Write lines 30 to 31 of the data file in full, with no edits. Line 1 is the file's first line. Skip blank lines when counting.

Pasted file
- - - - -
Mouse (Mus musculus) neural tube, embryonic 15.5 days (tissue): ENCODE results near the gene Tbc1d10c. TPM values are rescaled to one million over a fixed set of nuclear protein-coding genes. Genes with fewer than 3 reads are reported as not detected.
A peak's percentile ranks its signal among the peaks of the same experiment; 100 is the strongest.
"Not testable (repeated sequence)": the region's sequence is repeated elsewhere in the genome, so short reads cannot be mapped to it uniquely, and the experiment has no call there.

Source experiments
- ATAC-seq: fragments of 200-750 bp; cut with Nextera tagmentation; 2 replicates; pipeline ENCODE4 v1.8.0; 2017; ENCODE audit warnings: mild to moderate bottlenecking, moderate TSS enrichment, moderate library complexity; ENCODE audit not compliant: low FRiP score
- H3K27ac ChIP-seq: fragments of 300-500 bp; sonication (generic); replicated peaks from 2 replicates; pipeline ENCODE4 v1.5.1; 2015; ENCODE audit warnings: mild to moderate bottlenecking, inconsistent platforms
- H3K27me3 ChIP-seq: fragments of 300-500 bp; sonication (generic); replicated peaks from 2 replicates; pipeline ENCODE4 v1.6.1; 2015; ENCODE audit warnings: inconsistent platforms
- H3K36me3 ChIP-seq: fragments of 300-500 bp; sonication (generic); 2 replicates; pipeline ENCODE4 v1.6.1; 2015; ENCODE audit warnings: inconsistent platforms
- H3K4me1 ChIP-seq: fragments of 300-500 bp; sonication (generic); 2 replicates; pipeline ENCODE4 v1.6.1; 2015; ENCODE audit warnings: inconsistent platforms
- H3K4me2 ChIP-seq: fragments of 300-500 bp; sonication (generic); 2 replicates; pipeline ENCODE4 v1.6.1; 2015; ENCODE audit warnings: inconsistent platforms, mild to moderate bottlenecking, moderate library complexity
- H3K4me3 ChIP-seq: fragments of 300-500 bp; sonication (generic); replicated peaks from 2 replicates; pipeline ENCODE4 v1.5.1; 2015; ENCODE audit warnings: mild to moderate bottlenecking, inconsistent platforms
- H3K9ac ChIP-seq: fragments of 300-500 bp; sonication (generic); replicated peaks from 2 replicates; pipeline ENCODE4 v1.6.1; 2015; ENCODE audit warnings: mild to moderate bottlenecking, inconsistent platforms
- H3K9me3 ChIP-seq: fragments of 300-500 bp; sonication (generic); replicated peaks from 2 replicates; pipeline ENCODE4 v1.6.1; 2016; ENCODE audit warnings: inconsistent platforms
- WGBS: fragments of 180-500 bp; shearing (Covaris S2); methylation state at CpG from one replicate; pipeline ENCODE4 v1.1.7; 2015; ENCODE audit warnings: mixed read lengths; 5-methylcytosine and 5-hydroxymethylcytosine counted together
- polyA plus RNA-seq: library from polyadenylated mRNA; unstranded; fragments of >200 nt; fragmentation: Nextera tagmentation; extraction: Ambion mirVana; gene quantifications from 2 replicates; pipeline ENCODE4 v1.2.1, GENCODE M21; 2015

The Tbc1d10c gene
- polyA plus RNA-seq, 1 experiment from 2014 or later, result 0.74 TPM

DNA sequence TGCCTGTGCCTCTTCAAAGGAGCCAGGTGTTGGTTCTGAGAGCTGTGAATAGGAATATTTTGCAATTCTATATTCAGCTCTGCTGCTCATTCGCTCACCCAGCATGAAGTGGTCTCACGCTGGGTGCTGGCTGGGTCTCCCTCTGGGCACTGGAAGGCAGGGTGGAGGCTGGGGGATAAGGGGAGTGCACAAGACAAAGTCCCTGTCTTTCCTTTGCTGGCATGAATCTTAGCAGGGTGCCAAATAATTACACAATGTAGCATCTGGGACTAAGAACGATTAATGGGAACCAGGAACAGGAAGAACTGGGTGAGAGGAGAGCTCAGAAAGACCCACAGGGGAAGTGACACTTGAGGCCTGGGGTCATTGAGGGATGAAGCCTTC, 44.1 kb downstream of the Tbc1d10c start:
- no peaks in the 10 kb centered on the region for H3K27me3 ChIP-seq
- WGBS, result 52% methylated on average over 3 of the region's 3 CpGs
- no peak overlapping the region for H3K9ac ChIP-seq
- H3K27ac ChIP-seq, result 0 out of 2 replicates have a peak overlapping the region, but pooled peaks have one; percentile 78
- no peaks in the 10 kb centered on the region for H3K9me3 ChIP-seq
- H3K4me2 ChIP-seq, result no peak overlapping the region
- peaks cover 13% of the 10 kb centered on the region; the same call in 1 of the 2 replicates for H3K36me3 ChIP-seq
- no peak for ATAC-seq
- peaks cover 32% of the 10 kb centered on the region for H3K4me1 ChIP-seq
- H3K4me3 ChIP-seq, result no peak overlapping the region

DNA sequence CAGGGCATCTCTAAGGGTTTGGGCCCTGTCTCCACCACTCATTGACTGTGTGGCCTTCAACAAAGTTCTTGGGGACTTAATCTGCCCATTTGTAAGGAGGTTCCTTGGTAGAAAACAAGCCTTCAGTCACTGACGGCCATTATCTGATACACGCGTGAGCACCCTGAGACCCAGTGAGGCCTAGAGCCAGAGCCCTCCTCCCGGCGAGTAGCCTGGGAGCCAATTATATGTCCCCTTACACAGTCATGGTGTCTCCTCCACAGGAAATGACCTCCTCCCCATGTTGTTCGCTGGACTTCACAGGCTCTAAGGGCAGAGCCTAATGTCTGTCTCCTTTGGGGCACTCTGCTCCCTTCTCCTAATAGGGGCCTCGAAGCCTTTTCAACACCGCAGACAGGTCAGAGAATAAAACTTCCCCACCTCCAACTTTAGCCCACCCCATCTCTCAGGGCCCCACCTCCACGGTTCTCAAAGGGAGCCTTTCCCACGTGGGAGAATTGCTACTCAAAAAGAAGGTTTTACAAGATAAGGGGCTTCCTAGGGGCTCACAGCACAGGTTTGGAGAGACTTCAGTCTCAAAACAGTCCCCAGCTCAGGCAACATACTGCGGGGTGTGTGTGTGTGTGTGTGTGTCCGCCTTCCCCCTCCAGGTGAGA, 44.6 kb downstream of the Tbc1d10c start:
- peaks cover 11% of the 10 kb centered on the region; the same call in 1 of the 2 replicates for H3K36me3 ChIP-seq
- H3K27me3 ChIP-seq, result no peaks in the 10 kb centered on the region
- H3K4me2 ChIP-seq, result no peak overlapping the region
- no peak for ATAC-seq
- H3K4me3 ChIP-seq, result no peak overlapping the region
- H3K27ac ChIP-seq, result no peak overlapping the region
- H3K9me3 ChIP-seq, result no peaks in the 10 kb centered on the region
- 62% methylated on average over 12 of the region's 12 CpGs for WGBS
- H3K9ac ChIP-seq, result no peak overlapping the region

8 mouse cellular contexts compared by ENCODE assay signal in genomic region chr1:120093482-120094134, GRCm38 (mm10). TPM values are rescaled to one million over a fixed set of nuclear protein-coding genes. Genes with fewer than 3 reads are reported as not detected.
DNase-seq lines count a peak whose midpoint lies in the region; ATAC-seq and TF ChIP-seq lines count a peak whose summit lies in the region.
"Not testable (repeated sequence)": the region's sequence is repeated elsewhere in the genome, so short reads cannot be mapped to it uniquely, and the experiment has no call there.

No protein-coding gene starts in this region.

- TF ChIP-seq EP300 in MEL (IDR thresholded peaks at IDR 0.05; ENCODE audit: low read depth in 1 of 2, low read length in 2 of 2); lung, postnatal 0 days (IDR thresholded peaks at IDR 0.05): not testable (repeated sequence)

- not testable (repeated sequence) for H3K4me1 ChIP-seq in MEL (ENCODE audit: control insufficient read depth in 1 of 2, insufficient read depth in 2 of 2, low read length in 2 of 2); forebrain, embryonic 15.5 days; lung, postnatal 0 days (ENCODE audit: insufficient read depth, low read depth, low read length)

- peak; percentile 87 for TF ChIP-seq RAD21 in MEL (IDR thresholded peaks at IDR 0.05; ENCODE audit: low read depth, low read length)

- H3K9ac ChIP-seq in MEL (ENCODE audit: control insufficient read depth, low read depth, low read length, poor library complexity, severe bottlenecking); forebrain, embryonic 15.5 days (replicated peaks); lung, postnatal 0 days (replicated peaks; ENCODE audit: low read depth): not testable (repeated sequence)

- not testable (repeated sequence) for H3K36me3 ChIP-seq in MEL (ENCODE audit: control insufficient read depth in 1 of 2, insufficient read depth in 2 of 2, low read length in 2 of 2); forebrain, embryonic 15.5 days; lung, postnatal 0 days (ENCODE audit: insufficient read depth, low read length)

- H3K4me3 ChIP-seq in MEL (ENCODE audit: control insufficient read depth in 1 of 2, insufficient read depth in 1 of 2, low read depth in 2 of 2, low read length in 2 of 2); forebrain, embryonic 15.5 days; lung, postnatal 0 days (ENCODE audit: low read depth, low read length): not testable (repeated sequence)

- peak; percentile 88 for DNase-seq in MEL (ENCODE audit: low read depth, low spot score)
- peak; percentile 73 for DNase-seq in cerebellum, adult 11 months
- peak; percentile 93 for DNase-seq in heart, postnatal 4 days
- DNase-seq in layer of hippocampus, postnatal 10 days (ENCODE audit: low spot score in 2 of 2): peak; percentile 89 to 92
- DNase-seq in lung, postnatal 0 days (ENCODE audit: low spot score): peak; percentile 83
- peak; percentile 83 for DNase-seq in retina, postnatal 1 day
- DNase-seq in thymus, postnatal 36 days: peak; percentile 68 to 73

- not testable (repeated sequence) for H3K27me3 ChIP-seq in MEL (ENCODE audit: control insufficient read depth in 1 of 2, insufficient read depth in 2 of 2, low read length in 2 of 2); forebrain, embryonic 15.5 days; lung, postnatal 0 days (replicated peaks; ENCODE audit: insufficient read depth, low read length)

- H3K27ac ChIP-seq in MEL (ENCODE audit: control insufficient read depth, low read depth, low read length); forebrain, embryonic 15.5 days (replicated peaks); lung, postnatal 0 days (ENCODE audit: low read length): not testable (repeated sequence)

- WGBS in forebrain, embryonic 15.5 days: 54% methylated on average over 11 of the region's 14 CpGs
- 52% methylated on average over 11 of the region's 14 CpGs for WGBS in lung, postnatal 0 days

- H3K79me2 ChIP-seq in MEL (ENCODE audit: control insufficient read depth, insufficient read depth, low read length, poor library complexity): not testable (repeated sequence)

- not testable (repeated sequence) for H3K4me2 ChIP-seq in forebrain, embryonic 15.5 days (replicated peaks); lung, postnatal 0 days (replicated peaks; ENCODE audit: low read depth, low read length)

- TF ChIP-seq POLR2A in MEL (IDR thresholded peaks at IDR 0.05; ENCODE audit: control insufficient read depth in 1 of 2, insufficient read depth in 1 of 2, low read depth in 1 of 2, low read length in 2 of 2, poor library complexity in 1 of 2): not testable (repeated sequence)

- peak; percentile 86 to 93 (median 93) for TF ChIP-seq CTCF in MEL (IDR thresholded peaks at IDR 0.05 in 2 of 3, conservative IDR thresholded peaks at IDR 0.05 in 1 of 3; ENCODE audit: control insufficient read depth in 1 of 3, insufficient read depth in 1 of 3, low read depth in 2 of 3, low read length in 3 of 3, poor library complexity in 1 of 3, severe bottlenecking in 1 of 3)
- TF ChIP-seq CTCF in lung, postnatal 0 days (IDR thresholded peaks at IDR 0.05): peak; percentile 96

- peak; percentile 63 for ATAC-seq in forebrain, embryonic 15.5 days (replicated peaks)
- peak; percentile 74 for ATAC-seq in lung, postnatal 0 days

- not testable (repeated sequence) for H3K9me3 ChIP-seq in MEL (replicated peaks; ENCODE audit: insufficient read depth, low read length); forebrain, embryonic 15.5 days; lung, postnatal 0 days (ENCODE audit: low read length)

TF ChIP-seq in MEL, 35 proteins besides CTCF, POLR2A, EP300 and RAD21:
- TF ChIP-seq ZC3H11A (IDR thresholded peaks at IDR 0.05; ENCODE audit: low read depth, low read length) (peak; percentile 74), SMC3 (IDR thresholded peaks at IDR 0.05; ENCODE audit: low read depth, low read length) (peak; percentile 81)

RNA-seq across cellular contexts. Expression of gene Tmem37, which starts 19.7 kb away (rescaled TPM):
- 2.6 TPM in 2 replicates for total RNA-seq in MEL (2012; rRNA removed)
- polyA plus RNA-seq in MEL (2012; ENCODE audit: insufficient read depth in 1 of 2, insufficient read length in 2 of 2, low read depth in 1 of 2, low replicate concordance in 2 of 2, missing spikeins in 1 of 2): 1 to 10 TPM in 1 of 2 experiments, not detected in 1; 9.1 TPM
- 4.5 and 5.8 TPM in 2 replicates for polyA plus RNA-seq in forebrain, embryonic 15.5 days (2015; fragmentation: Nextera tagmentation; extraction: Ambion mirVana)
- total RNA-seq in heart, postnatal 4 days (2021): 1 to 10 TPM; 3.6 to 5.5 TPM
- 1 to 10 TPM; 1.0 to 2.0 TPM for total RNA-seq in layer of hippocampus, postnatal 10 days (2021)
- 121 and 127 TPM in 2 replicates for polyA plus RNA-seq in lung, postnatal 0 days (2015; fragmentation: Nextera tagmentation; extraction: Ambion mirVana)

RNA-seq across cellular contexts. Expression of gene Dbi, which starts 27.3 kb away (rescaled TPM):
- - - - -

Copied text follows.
- peaks cover 11% of the 10 kb centered on the region; the same call in 1 of the 2 replicates for H3K36me3 ChIP-seq
- H3K27me3 ChIP-seq, result no peaks in the 10 kb centered on the region